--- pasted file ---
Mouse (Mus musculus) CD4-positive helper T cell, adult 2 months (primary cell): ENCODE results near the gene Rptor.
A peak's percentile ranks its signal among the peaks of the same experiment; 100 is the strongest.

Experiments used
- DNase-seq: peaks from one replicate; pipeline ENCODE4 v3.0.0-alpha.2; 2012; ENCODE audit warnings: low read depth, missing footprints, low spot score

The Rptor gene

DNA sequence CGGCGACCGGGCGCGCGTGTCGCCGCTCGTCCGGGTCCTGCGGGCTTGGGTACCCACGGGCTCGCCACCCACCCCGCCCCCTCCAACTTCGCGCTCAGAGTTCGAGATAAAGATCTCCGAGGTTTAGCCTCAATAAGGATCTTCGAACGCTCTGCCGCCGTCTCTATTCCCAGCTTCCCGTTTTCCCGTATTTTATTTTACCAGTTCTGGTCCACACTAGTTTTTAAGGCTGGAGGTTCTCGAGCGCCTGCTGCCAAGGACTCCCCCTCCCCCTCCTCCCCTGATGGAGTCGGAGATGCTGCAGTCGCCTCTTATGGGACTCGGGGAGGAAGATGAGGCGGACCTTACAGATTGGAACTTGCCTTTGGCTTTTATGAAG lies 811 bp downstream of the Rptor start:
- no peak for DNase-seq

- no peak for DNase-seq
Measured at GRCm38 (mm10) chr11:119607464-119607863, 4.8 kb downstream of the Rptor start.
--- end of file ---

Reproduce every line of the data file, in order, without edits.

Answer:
Mouse (Mus musculus) CD4-positive helper T cell, adult 2 months (primary cell): ENCODE results near the gene Rptor.
A peak's percentile ranks its signal among the peaks of the same experiment; 100 is the strongest.

Experiments used
- DNase-seq: peaks from one replicate; pipeline ENCODE4 v3.0.0-alpha.2; 2012; ENCODE audit warnings: low read depth, missing footprints, low spot score

The Rptor gene

DNA sequence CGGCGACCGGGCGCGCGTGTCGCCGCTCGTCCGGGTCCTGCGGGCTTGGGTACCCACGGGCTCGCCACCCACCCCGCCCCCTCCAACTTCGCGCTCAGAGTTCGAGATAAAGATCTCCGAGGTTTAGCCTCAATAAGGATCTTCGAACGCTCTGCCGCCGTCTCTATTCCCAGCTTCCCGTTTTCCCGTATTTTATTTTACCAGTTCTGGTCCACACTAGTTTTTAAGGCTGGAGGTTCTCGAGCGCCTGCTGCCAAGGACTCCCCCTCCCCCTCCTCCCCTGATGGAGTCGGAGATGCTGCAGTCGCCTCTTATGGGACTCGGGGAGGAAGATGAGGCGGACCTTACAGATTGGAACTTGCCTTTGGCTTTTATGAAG lies 811 bp downstream of the Rptor start:
- no peak for DNase-seq

- no peak for DNase-seq
Measured at GRCm38 (mm10) chr11:119607464-119607863, 4.8 kb downstream of the Rptor start.